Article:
Two Way Hard Three | Las Vegas Casino & Design Blog

July 18, 2008

Nazarian Has Big Plans for The Sahara

Posted by Hunter

Today's Wall Street Journal (subscription required) has a great article on Sam Nazarian, new owner of The Sahara.

He wants to provide a superior experience, even for guests priced out of the market by the swing to luxury offerings - he plans rooms at about $200 a night. That doesn't mean implosion - he wants to work with the canvas he has, while adding to it and improving it.

It's a great read, check it out.


Read archived comments (11 so far)
July 18, 2008 11:43 AM Posted by socalduck

Having never set foot in the Sahara (frankly, I forget it's even there), I'm not sure what he has to work with, but my impression is that it is not unlike the other older properties (what's left of them) in town; i.e., a hodge-podge of additions and renovations of varying quality surrounding a core infrastructure that was built during the Eisenhower administration. I just can't believe there is much he can do before the cost of renovation exceeds the cost of simply tearing it all down and starting over.

What he does have working for him is the location, which long-term should be a winner. And if his target market of cost-conscious 20-somethings don't need a 600 sq. ft. room with marble bath, perhaps he can pull it off.

July 18, 2008 1:23 PM Posted by detroit1051

Very interesting, Hunter. By the way, it's available online without a subscription today. I've noticed a lot more stories are free since Murdoch bought the WSJ.

Sahara and the Riviera are both hodge-podge properties as Socalduck described it. The comments about the kitchen and plumbing point out the problems. Maybe Nazarian can buy some time, but when times get better and the North Strip blooms with CityCenter North, Fontainebleau and Echelon, Sahara will be in the right place at the right time to tear down and build something new.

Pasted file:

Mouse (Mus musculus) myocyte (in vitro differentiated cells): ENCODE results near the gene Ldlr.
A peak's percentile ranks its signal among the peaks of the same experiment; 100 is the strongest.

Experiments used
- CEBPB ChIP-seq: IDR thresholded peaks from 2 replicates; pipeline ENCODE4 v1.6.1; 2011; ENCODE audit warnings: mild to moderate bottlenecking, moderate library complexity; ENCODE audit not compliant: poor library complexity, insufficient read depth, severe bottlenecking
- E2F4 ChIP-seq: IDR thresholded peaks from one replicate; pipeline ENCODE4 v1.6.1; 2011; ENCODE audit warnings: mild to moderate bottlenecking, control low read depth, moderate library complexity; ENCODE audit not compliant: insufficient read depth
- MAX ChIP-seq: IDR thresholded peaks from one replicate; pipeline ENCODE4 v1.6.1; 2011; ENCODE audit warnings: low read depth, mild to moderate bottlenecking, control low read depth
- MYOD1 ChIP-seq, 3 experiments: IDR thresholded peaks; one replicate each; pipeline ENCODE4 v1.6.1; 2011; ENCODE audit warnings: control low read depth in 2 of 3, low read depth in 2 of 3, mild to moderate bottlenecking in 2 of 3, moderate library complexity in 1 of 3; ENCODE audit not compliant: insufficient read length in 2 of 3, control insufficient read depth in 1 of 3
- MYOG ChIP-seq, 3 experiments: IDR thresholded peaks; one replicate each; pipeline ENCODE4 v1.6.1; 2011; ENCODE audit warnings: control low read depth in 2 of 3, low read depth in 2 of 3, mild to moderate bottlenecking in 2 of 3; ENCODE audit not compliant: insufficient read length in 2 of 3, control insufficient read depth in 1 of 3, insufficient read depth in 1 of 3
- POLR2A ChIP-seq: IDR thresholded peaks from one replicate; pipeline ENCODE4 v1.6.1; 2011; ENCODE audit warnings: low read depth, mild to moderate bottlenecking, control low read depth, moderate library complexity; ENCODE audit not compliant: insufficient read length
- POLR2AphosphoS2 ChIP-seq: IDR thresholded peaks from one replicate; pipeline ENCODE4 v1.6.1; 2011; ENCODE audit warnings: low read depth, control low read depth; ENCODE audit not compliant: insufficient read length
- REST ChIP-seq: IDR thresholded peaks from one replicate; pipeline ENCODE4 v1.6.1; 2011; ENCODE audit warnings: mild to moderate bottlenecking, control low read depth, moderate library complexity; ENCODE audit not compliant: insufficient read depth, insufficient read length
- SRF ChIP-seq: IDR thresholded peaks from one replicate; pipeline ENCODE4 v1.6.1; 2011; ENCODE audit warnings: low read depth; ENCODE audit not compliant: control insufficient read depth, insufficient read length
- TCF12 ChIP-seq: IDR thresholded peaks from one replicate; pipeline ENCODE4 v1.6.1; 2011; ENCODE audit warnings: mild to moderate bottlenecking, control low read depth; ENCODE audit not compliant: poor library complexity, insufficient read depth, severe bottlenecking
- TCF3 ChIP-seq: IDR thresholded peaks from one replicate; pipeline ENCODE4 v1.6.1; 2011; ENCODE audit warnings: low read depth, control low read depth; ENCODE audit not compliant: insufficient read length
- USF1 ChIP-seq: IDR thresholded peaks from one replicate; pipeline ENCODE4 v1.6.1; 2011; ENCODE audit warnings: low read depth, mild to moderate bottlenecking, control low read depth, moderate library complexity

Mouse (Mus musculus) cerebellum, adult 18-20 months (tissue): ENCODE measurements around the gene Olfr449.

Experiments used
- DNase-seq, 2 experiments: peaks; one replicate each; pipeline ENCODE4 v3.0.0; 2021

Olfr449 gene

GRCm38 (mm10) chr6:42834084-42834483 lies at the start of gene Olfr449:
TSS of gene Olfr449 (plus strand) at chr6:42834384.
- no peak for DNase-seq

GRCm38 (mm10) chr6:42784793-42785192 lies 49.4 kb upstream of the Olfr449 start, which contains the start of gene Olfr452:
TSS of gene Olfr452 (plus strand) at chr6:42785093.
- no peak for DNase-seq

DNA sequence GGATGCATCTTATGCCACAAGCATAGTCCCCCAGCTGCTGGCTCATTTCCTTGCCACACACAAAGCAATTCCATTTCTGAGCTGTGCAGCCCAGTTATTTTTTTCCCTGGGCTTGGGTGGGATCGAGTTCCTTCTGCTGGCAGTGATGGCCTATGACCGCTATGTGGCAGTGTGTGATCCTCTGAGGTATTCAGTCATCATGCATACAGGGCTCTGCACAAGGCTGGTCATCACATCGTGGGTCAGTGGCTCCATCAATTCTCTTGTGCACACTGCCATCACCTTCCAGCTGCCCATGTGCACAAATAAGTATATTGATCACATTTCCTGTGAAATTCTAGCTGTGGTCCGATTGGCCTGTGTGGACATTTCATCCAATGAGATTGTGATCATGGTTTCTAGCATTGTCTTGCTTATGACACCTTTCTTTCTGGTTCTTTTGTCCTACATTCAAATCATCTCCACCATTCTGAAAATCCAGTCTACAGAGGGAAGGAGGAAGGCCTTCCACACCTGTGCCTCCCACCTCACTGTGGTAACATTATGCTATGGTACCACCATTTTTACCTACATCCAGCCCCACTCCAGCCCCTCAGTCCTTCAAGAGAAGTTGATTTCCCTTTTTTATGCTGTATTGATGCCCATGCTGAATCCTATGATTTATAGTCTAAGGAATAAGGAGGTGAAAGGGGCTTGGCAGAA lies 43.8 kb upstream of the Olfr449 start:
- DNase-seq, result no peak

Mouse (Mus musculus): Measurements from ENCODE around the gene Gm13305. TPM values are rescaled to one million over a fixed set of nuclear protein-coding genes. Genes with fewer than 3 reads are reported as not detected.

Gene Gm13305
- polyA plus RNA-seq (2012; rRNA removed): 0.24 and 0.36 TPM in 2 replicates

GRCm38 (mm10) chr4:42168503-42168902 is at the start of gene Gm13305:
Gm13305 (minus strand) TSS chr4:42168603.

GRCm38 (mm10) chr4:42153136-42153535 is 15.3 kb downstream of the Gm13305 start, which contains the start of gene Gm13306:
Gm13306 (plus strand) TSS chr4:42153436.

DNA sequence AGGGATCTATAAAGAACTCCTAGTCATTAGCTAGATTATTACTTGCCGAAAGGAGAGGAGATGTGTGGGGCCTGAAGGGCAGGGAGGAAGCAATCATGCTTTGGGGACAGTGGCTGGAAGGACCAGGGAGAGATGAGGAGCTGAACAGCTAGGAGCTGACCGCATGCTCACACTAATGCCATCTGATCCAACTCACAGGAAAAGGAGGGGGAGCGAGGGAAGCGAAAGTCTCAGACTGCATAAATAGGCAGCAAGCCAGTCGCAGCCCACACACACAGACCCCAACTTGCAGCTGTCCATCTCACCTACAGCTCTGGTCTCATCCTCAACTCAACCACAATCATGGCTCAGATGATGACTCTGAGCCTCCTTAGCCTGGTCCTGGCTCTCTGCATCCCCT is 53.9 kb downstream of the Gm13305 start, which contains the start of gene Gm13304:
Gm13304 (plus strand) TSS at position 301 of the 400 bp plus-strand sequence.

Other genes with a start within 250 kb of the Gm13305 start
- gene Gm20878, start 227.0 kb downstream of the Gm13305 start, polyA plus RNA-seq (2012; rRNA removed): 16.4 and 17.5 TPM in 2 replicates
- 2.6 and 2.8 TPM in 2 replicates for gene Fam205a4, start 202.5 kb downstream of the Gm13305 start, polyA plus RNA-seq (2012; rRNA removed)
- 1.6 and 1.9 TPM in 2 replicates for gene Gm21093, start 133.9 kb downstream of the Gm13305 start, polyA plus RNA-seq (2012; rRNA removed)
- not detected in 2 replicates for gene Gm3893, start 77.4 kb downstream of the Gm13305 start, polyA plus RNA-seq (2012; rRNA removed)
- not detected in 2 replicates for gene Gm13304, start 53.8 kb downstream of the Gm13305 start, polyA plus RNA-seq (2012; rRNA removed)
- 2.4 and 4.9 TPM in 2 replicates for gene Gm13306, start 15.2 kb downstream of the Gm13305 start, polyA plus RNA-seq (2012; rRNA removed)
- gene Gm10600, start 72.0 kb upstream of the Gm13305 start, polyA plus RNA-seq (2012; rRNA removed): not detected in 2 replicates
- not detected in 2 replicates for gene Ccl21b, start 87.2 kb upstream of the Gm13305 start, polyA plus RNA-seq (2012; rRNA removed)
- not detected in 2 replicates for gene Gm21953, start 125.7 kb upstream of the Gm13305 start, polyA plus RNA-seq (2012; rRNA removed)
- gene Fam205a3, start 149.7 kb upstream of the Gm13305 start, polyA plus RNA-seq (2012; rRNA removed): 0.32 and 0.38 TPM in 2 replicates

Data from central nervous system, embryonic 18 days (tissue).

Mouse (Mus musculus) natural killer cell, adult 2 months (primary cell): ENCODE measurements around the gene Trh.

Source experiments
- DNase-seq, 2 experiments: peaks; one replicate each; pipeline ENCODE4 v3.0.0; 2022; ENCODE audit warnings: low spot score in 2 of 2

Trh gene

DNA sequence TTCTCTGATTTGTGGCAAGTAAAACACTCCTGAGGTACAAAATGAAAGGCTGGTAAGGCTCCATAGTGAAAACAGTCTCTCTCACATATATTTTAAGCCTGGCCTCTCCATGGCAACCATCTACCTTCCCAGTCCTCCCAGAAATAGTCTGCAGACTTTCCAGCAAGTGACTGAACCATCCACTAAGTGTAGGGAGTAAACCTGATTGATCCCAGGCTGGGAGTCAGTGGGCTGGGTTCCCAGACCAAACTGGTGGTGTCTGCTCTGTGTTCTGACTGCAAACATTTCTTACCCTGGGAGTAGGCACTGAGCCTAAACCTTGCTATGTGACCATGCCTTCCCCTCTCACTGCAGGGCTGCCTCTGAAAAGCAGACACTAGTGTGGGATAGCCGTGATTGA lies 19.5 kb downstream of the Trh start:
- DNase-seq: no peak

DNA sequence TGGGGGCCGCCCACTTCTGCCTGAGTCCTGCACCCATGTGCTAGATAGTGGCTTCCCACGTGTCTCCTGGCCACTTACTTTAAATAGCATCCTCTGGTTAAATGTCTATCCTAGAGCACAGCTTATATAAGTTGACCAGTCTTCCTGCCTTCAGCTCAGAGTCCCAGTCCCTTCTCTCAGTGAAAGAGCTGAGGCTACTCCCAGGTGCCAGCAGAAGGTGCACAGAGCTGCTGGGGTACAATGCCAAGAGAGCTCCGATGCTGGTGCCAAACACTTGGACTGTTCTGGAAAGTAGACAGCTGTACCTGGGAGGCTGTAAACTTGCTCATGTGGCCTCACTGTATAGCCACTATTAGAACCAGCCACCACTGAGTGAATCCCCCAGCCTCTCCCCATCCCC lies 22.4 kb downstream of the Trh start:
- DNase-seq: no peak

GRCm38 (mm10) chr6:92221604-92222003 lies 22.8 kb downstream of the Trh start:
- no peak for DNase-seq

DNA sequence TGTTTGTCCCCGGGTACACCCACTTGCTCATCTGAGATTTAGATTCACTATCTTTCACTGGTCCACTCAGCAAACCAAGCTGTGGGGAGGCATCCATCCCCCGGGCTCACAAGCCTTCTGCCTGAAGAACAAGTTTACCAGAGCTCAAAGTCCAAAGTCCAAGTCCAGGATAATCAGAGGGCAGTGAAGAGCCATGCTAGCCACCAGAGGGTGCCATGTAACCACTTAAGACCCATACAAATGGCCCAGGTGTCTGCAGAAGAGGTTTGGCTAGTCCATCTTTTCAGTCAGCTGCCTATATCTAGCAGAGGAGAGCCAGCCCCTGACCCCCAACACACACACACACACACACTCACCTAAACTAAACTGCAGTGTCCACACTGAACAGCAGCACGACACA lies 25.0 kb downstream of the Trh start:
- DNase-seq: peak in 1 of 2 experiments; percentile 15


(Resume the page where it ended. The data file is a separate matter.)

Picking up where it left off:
July 18, 2008 3:52 PM Posted by Jeff Simpson

I've been dubious about Nazarian's plans for the Sahara since he announced his plans to refurbish and renovate (maybe adding a tower and changing the name) instead of imploding and building. The renovation model hasn't been a winning template for Strip success. It is a decent location, but the footprint isn't all that big. Too much of the property is far behind Las Vegas Boulevard and some is even across Paradise. He should have bought the site MGM Mirage eventually bought across Las Vegas Blvd. that is penciled in as the Kerzner/MGM/Dubai joint venture, a site which was also controlled by the Bennett estate. What has worked for Nazarian in LA will not necessarily work in Las Vegas. There are plenty of folks in town who have proven to be very successful at anticipating what younger visitors want (George Maloof, Victor Drais and Don Marrandino among them) and I think it is presumptuous for Nazarian to believe he can get $200 per night for rooms without spending more than it can possibly be worth to renovate instead of rebuild.

July 18, 2008 5:11 PM Posted by Dave

Good piece, but now I can't get Phil Collins out of my head.

In Nazarian's defense, there are some older structures in LA (and elsewhere) that have been successfully rehabbed. Of course, that's a different market, with far different expectations. Las Vegas isn't a city where you'll pay $200 a night for a undersized antique room.

But again, there's been a vogue for mid-century design for quite a while now, so maybe keeping Stern's later towers and "restoring" them to their original look would work, with the really posh suites in the big new tower.

The ironic thing is that the casino itself, which was revamped in the 1990s, will probably be more dated than the retro rooms. I don't want to intimate anything about the level of service at the Sahara, but stylish and luxurious, it is not.

July 18, 2008 5:22 PM Posted by chuckmonster

As a Los Angeleno who has gone to Nazarian's joints and seen them buying up and converting nearly every parcel in West Hollywood, Beverly Hills and vicinity... i'm baffled by how much money Stockbridge in investing in Nazarian's vision. You can't go a block or two without seeing a new SBE restaurant, club, hotel or construction boards announcing the spawn of more.